VOL. 18 March ISSUE YEAR 2017

MFN Trainer Column

in Vol. 18 - March Issue - Year 2017
Albert Schlatter

Albert Schlatter

The most important facts have already been mentioned in a study “SHOT PEENING IN THE DESIGN OF GEARS” by J.C. Straub, Chief Research Engineer of the American Wheelabrator & Equipment Corporation, Mishawaka, Indiana. This study was presented during the annual meeting of the American Gear Manufacturers Association 1953.
A very short extract from this presentation follows:
"Probably one of the most attractive applications for shot peening in design is that in which machine parts can be made smaller and lighter for more effective utilization of material. This application is usually associated with parts made in high-volume production. The incentive in this case is the decrease in cost of production without sacrificing quality."
Nowadays, new and further developments can be based on this knowledge, and I would like to give an introduction to the progress made in the production of cast crank shafts and piston rods as I have experienced them.
In the past, both parts were only forged and not cast. In the early seventies, foundries in Europe intensified development of suitable alloys that - in combination with shot peening - resulted in enhanced part properties so that crank shafts and piston rods could be cast.
I have had the opportunity and the privilege to work in a team that was responsible for this project and corresponding testing in the shot blast laboratory.
We started with parts for Italian and German car manufacturers.
The shot blast machines were a hanger type machine with two wheels and a special roller type machine suitable for laboratory purposes only.
For both machines and for both - crankshafts and piston rods - specially designed, tailor-made workpiece holding devices had to be made.
Test procedures on the hanger-type machine required repeated manual turning of the workpieces between different blasting cycles in order to fully expose critical areas to the blast stream at appropriate blasting angles.
The laboratory shot blast machine was equipped with two rollers on which a cage was arranged and put in rotation during operation. The workpieces had to be put individually into the cage. During blasting, the cage was moved forward and backward axially. Since the machine was only equipped with one blast wheel, the test parts had to be turned manually after half of the blasting time thus making sure that crank shafts or piston rods were shot-peened consistently.
In addition, different part series were shot-peened with different parameters (shot-size and shot-hardness, throwing speed etc.)
Time required for shot peening trials was between two to four weeks, depending on the different test procedures and the number of parts per series.
Tested and checked castings were then sent to the car manufacturers, where crankshafts and piston rods were integrated into engines of test vehicles. Extensive field trials and dismantling of test specimens for final checking of various part properties followed. Depending on the results, additional shot peening tests had to be performed in the laboratory.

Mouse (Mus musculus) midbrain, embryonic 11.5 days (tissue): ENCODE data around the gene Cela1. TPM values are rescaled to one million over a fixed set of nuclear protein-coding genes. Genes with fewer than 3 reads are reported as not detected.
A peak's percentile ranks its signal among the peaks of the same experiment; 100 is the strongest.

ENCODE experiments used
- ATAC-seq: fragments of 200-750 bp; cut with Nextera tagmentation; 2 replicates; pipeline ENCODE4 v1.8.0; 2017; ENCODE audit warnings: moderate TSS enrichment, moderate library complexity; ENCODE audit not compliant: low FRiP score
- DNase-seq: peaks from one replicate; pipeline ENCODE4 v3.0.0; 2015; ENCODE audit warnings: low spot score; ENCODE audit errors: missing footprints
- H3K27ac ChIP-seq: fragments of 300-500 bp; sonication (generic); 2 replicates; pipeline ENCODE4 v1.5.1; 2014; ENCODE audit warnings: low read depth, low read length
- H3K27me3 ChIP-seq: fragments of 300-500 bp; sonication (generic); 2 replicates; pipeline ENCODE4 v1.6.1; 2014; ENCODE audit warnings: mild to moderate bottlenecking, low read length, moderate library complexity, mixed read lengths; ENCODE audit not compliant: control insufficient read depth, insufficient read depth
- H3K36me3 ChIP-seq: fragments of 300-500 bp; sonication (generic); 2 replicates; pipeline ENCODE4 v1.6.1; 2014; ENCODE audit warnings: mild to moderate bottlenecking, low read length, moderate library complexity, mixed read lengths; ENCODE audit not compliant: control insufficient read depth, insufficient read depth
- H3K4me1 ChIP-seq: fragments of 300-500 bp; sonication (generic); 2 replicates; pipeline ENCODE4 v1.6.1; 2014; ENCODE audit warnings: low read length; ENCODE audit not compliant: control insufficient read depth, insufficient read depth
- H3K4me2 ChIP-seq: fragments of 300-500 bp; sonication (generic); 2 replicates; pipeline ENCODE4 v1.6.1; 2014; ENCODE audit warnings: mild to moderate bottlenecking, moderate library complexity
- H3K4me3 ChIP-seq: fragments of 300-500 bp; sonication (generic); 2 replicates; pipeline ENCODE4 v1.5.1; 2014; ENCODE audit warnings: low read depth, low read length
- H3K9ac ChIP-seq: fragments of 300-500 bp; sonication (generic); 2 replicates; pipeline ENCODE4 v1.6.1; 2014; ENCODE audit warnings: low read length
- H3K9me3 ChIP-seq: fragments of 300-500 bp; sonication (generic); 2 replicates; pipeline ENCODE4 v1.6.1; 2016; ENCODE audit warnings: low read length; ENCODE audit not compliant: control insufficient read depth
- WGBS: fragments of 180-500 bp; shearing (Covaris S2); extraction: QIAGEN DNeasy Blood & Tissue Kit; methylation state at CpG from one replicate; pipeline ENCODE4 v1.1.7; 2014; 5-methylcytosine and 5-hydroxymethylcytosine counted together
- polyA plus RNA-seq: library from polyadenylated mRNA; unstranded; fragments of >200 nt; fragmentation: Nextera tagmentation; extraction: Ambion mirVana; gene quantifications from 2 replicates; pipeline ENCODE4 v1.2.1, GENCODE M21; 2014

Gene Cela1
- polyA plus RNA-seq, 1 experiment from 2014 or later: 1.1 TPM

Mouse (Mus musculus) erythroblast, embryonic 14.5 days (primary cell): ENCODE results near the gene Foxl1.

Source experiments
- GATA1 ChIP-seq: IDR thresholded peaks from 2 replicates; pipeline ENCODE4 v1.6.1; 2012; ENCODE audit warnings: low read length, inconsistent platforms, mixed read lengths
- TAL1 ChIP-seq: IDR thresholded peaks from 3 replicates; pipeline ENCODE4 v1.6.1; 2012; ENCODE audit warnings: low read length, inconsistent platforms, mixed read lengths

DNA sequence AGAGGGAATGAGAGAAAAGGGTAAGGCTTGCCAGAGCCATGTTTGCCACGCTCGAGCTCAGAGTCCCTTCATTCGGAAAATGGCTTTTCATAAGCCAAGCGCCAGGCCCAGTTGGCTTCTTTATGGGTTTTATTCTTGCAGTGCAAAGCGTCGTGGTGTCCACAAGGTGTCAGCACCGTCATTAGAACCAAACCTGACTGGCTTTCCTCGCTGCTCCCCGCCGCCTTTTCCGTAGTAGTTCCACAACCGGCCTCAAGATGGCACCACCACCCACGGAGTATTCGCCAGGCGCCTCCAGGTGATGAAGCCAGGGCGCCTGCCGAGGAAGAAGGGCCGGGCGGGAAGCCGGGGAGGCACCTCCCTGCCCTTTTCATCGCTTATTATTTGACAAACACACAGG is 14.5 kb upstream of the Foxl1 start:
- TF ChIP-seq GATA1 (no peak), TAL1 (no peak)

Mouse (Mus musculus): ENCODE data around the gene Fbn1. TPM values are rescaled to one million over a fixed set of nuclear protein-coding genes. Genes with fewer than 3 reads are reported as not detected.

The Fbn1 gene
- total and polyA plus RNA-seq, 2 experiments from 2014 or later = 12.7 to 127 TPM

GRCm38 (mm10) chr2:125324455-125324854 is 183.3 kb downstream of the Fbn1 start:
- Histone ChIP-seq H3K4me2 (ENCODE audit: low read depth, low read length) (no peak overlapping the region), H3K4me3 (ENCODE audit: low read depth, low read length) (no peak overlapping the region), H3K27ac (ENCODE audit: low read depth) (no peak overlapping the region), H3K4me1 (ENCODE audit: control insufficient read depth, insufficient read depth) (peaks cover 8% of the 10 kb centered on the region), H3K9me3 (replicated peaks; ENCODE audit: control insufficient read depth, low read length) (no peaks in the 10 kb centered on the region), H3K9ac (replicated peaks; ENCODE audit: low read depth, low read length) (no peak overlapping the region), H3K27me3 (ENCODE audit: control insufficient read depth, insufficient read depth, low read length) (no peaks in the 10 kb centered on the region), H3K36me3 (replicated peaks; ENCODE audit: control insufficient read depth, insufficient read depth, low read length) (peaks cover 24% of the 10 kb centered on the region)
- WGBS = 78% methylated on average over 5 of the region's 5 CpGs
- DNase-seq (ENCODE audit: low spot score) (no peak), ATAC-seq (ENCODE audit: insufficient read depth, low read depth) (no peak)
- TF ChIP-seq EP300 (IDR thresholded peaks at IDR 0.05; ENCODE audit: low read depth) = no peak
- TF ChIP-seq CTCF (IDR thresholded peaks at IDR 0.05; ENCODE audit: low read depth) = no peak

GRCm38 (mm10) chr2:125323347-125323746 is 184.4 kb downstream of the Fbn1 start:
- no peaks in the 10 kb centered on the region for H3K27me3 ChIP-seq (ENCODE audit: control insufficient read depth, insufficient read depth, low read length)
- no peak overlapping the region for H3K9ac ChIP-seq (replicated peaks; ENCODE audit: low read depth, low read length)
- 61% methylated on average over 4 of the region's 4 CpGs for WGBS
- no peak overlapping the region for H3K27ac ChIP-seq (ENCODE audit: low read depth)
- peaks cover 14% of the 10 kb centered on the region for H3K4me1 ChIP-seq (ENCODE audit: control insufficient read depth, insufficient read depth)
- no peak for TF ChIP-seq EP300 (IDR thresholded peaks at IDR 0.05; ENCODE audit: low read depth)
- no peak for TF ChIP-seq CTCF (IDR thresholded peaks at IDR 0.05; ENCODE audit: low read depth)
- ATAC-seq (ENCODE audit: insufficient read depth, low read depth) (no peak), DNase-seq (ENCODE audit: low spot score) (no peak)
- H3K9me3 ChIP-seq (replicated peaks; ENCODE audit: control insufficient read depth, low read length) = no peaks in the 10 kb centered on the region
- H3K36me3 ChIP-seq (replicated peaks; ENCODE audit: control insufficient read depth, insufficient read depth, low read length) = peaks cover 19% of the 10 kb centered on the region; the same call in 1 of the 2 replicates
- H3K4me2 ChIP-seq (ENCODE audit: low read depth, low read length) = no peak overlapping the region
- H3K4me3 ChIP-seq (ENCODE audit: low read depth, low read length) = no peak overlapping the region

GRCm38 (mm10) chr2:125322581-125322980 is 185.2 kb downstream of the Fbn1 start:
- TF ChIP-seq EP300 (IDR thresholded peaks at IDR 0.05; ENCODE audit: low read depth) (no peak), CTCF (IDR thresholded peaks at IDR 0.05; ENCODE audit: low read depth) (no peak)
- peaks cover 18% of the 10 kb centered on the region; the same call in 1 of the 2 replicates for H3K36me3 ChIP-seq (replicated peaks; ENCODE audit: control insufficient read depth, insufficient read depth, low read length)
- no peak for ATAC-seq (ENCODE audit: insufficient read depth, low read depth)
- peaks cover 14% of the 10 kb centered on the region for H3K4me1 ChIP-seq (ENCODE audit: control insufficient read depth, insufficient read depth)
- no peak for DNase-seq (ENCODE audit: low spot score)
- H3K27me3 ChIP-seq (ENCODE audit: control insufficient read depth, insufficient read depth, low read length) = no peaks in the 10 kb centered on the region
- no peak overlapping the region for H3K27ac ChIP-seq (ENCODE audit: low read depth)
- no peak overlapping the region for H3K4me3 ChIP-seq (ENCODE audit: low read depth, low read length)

Unfortunately, shot peening in batch mode cannot offer 100% process reliability. In the filled trough of a tumble blast machine, parts overlap so that they are not exposed to the blast stream and an inadequate or even a missing shot peening effect occurs.
This problem was addressed and attempts to resolve it were made by extension of the blasting time. However, the dwell time cannot be increased infinitely; otherwise, the markings on the castings are removed and are no longer legible. In addition, parts can be damaged or points of impact may occur during loading / unloading or during tumbling.
Appropriate actions have been taken and development work on improved machinery systems has been intensified.
Today, crankshafts shafts are shot-peened in a 100% process-safe manner using Manipulator machines and Rotary Chamber Blast Machines. Both machine types operate in fully automatic mode and are loaded or unloaded by robots.
The individual machine type is selected in accordance with production output (number of parts, length, weight and shape). Throughput is approx. 200 parts/h with Carousel Rotary Chamber shot blast systems or approx. 400 parts/h with Manipulator shot blast systems. Such systems have been used economically since around 1980.
An efficient system for shot peening of piston rods in single mode has not yet been realised, according to my information. By far, the largest volume of such workpieces is still processed in tumble-blast machines.
What I believe is this: It is easy to find a complicated and expensive solution, but it is difficult to find an intelligent solution for a simple machine execution that meets technical requirements and can be operated under economic conditions.

For questions contact albert@mfn.li

Author: Albert Schlatter